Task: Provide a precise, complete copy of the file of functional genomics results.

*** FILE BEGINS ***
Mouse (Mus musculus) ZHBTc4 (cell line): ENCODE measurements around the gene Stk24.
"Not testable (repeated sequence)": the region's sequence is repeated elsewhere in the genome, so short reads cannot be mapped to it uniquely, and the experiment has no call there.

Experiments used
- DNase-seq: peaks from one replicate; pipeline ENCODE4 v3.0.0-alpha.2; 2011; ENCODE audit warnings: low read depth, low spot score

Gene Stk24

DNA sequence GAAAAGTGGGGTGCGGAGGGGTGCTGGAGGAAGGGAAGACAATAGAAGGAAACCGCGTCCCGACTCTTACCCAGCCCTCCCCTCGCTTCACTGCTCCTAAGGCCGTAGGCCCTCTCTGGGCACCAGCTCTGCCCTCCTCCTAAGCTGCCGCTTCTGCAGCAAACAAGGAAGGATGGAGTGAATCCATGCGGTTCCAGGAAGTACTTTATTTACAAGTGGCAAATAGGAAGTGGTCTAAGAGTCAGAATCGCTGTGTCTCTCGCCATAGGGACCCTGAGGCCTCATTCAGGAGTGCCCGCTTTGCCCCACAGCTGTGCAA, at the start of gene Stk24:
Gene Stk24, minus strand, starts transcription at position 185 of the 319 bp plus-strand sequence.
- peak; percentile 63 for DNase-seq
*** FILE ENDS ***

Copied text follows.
Mouse (Mus musculus) ZHBTc4 (cell line): ENCODE measurements around the gene Stk24.
"Not testable (repeated sequence)": the region's sequence is repeated elsewhere in the genome, so short reads cannot be mapped to it uniquely, and the experiment has no call there.

Experiments used
- DNase-seq: peaks from one replicate; pipeline ENCODE4 v3.0.0-alpha.2; 2011; ENCODE audit warnings: low read depth, low spot score

Gene Stk24

DNA sequence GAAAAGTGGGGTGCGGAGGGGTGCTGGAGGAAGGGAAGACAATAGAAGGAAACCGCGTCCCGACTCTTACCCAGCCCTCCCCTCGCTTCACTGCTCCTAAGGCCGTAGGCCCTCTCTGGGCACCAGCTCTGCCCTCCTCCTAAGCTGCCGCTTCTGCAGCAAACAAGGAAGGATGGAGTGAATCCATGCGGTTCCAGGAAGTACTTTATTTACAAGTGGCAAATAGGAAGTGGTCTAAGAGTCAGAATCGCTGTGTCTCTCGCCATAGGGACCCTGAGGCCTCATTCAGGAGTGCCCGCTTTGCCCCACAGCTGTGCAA, at the start of gene Stk24:
Gene Stk24, minus strand, starts transcription at position 185 of the 319 bp plus-strand sequence.
- peak; percentile 63 for DNase-seq